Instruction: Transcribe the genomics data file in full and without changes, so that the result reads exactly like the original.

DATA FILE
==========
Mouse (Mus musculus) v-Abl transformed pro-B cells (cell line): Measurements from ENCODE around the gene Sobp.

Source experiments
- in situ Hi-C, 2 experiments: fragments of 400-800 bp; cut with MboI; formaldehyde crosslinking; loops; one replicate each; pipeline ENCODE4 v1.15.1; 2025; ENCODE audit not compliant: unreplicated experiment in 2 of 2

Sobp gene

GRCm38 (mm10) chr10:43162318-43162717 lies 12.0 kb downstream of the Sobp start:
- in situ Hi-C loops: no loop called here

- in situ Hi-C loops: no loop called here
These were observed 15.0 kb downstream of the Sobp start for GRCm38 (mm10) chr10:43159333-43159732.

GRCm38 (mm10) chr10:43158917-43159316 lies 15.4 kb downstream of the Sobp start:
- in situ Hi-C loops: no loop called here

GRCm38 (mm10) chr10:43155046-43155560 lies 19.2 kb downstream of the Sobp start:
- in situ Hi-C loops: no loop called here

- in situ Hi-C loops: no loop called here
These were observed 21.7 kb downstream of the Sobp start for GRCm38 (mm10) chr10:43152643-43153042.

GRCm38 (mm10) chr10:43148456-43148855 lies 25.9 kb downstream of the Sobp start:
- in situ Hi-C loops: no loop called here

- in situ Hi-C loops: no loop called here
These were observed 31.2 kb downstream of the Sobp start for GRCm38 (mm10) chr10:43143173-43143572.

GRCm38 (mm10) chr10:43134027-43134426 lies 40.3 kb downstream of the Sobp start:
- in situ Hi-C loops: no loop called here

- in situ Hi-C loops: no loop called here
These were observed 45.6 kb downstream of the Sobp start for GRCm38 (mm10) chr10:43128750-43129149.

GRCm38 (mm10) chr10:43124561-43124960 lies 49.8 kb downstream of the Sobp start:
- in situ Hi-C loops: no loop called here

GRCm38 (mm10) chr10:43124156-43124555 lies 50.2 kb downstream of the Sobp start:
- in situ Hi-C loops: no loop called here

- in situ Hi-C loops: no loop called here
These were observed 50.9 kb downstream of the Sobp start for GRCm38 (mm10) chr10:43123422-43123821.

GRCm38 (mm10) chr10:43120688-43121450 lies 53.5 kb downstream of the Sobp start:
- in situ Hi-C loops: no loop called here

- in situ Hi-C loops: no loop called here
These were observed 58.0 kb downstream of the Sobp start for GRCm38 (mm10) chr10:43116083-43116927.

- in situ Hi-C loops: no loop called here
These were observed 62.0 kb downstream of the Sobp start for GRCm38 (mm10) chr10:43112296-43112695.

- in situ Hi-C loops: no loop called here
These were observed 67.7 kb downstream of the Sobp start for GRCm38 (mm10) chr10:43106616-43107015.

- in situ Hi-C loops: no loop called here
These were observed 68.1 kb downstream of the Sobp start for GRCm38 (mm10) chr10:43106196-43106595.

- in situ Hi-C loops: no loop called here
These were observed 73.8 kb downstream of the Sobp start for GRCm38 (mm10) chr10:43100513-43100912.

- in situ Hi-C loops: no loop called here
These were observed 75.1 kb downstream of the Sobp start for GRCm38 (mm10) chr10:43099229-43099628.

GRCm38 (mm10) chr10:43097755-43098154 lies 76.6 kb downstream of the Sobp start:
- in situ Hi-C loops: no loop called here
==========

Mouse (Mus musculus) v-Abl transformed pro-B cells (cell line): Measurements from ENCODE around the gene Sobp.

Source experiments
- in situ Hi-C, 2 experiments: fragments of 400-800 bp; cut with MboI; formaldehyde crosslinking; loops; one replicate each; pipeline ENCODE4 v1.15.1; 2025; ENCODE audit not compliant: unreplicated experiment in 2 of 2

Sobp gene

GRCm38 (mm10) chr10:43162318-43162717 lies 12.0 kb downstream of the Sobp start:
- in situ Hi-C loops: no loop called here

- in situ Hi-C loops: no loop called here
These were observed 15.0 kb downstream of the Sobp start for GRCm38 (mm10) chr10:43159333-43159732.

GRCm38 (mm10) chr10:43158917-43159316 lies 15.4 kb downstream of the Sobp start:
- in situ Hi-C loops: no loop called here

GRCm38 (mm10) chr10:43155046-43155560 lies 19.2 kb downstream of the Sobp start:
- in situ Hi-C loops: no loop called here

- in situ Hi-C loops: no loop called here
These were observed 21.7 kb downstream of the Sobp start for GRCm38 (mm10) chr10:43152643-43153042.

GRCm38 (mm10) chr10:43148456-43148855 lies 25.9 kb downstream of the Sobp start:
- in situ Hi-C loops: no loop called here

- in situ Hi-C loops: no loop called here
These were observed 31.2 kb downstream of the Sobp start for GRCm38 (mm10) chr10:43143173-43143572.

GRCm38 (mm10) chr10:43134027-43134426 lies 40.3 kb downstream of the Sobp start:
- in situ Hi-C loops: no loop called here

- in situ Hi-C loops: no loop called here
These were observed 45.6 kb downstream of the Sobp start for GRCm38 (mm10) chr10:43128750-43129149.

GRCm38 (mm10) chr10:43124561-43124960 lies 49.8 kb downstream of the Sobp start:
- in situ Hi-C loops: no loop called here

GRCm38 (mm10) chr10:43124156-43124555 lies 50.2 kb downstream of the Sobp start:
- in situ Hi-C loops: no loop called here

- in situ Hi-C loops: no loop called here
These were observed 50.9 kb downstream of the Sobp start for GRCm38 (mm10) chr10:43123422-43123821.

GRCm38 (mm10) chr10:43120688-43121450 lies 53.5 kb downstream of the Sobp start:
- in situ Hi-C loops: no loop called here

- in situ Hi-C loops: no loop called here
These were observed 58.0 kb downstream of the Sobp start for GRCm38 (mm10) chr10:43116083-43116927.

- in situ Hi-C loops: no loop called here
These were observed 62.0 kb downstream of the Sobp start for GRCm38 (mm10) chr10:43112296-43112695.

- in situ Hi-C loops: no loop called here
These were observed 67.7 kb downstream of the Sobp start for GRCm38 (mm10) chr10:43106616-43107015.

- in situ Hi-C loops: no loop called here
These were observed 68.1 kb downstream of the Sobp start for GRCm38 (mm10) chr10:43106196-43106595.

- in situ Hi-C loops: no loop called here
These were observed 73.8 kb downstream of the Sobp start for GRCm38 (mm10) chr10:43100513-43100912.

- in situ Hi-C loops: no loop called here
These were observed 75.1 kb downstream of the Sobp start for GRCm38 (mm10) chr10:43099229-43099628.

GRCm38 (mm10) chr10:43097755-43098154 lies 76.6 kb downstream of the Sobp start:
- in situ Hi-C loops: no loop called here